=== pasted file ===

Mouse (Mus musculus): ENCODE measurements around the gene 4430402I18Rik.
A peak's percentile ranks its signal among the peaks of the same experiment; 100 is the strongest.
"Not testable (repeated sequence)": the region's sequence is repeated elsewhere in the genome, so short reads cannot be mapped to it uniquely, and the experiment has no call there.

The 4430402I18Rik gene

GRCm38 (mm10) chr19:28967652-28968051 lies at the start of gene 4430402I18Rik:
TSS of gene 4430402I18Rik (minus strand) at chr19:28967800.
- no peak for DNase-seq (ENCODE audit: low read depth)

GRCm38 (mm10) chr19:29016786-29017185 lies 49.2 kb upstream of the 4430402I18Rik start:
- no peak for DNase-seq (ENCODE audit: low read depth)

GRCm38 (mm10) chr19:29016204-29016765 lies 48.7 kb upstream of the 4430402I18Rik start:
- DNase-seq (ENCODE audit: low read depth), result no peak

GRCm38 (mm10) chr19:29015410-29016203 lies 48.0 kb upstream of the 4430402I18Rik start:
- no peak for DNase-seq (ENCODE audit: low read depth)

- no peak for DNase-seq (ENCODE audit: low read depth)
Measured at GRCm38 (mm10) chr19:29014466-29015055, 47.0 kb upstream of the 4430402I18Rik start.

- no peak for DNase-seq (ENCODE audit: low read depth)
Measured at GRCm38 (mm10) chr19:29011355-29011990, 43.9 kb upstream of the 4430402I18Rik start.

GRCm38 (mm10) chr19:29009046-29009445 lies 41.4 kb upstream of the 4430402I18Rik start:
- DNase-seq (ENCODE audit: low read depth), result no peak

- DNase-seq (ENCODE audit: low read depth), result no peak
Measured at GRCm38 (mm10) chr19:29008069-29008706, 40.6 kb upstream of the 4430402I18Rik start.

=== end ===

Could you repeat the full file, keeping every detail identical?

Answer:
Mouse (Mus musculus): ENCODE measurements around the gene 4430402I18Rik.
A peak's percentile ranks its signal among the peaks of the same experiment; 100 is the strongest.
"Not testable (repeated sequence)": the region's sequence is repeated elsewhere in the genome, so short reads cannot be mapped to it uniquely, and the experiment has no call there.

The 4430402I18Rik gene

GRCm38 (mm10) chr19:28967652-28968051 lies at the start of gene 4430402I18Rik:
TSS of gene 4430402I18Rik (minus strand) at chr19:28967800.
- no peak for DNase-seq (ENCODE audit: low read depth)

GRCm38 (mm10) chr19:29016786-29017185 lies 49.2 kb upstream of the 4430402I18Rik start:
- no peak for DNase-seq (ENCODE audit: low read depth)

GRCm38 (mm10) chr19:29016204-29016765 lies 48.7 kb upstream of the 4430402I18Rik start:
- DNase-seq (ENCODE audit: low read depth), result no peak

GRCm38 (mm10) chr19:29015410-29016203 lies 48.0 kb upstream of the 4430402I18Rik start:
- no peak for DNase-seq (ENCODE audit: low read depth)

- no peak for DNase-seq (ENCODE audit: low read depth)
Measured at GRCm38 (mm10) chr19:29014466-29015055, 47.0 kb upstream of the 4430402I18Rik start.

- no peak for DNase-seq (ENCODE audit: low read depth)
Measured at GRCm38 (mm10) chr19:29011355-29011990, 43.9 kb upstream of the 4430402I18Rik start.

GRCm38 (mm10) chr19:29009046-29009445 lies 41.4 kb upstream of the 4430402I18Rik start:
- DNase-seq (ENCODE audit: low read depth), result no peak

- DNase-seq (ENCODE audit: low read depth), result no peak
Measured at GRCm38 (mm10) chr19:29008069-29008706, 40.6 kb upstream of the 4430402I18Rik start.